Achieving the EU’s nature protection commitments | WWF
Achieving the EU’s nature protection commitments

Posted on 09 October 2020

Implementing Protected Area targets on the ground
In May, the European Commission published the 2030 EU Biodiversity Strategy which contained ambitious commitments for stronger nature protection. The strategy commits to more effective implementation of conservation in existing protected areas and to extend the protected area (PA) network to a minimum of 30% of EU land and sea, including through increasing connectivity, and ensuring at least 10% of EU land and sea areas are “strictly protected”.

Making these targets a reality on the ground will be essential in changing the fate of biodiversity in Europe. With that in mind WWF, together with 16 other nature protection NGOs as members of the European Habitats Forum, have published a joint policy paper with recommendations on how to turn those targets into concrete actions.

To achieve these ambitions, the paper outlines the following recommendations: 
  • Improve the management effectiveness and actual protection of all existing and new protected areas as an urgent priority.
  • Create an ecologically coherent and representative network of protected areas that covers the full range of ecosystems and their characteristic biodiversity across EUs land and seas. 
  • Close all gaps in the completion of the Natura 2000 network as a matter of priority.
  • For PAs that to count towards the 30% target, they need to comply with the IUCN’s definition of PA’s, its accompanying principles and common objectives and be effectively managed.  
  • The criteria to define strict protection must be aligned with the IUCN 1 & 2 management[1]. categories and focus primarily on non-intervention management and the protection of large scale natural processes, vulnerable biodiversity and carbon rich areas. Strict protection must exclude all extractive and habitat altering activities. Only activities strictly required for the conservation purposes in line with the ecological requirements of the site should be allowed.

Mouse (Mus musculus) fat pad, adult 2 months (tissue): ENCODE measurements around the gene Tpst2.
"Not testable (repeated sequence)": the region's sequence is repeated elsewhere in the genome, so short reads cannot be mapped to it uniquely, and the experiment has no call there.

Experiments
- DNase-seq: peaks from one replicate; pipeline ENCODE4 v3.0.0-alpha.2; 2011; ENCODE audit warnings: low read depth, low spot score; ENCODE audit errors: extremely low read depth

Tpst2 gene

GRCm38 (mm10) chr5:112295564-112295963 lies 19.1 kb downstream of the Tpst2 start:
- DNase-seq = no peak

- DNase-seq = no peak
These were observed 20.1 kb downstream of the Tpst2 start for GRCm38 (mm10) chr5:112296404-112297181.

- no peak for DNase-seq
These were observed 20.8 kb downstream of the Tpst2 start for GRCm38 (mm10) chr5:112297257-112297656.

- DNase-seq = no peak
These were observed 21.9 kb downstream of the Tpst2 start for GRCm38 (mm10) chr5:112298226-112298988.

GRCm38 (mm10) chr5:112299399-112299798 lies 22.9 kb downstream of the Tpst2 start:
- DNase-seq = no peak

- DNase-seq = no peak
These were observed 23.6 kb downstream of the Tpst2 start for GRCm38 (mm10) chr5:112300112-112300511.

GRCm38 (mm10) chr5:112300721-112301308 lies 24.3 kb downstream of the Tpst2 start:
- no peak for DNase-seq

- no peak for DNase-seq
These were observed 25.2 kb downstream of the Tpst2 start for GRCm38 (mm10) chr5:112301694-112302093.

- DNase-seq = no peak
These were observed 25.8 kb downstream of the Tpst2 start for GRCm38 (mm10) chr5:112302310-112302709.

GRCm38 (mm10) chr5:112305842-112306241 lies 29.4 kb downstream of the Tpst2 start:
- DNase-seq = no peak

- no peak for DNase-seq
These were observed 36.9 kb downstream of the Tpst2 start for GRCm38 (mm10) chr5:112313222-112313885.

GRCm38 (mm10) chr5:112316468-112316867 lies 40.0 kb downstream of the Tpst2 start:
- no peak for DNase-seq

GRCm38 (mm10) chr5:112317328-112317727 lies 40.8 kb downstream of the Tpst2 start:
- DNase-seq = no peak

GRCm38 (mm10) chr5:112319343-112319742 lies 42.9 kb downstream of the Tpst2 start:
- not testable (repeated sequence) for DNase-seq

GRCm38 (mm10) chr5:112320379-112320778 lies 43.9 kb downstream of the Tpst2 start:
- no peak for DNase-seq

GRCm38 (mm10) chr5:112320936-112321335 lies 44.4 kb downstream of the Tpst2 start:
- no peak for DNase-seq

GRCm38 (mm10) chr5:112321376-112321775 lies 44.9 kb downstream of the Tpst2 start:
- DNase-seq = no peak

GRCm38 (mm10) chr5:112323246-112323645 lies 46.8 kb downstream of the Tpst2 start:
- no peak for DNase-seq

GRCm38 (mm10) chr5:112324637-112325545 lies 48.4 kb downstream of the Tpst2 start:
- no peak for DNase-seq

• Strict protection and non-intervention does not mean inaction: activities designed to achieve the conservation objectives of the site should be allowed and implemented, including equitable management actions linked to pressures’ and threats’ reduction, visitors and local residents, and those restoration measures to make non-intervention possible. This includes measures to find solutions compatible with the ecological needs of the site while recognising the needs and rights of people who have customarily used the area in question.
  • The protected area targets need to be reached both at national and at biogeographical levels.


[1] IUCN categories:

1a Strict Nature Reserve: Category 1a are strictly protected areas set aside to protect biodiversity and also possibly geological/geomorphical features, where human visitation, use and impacts are strictly controlled and limited to ensure protection of the conservation values. Such protected areas can serve as indispensable reference areas for scientific research and monitoring

1b Wilderness Area: Category 1b protected areas are usually large unmodified or slightly modified areas, retaining their natural character and influence without permanent or significant human habitation, which are protected and managed so as to preserve their natural condition.

2 National Park: Category 2 protected areas are large natural or near natural areas set aside to protect large-scale ecological processes, along with the complement of species and ecosystems characteristic of the area, which also provide a foundation for environmentally and culturally compatible, spiritual, scientific, educational, recreational, and visitor opportunities.
Pine trees in a South West National Park. Finnish Archipelago. Finland
© Mauri Rautkari / WWF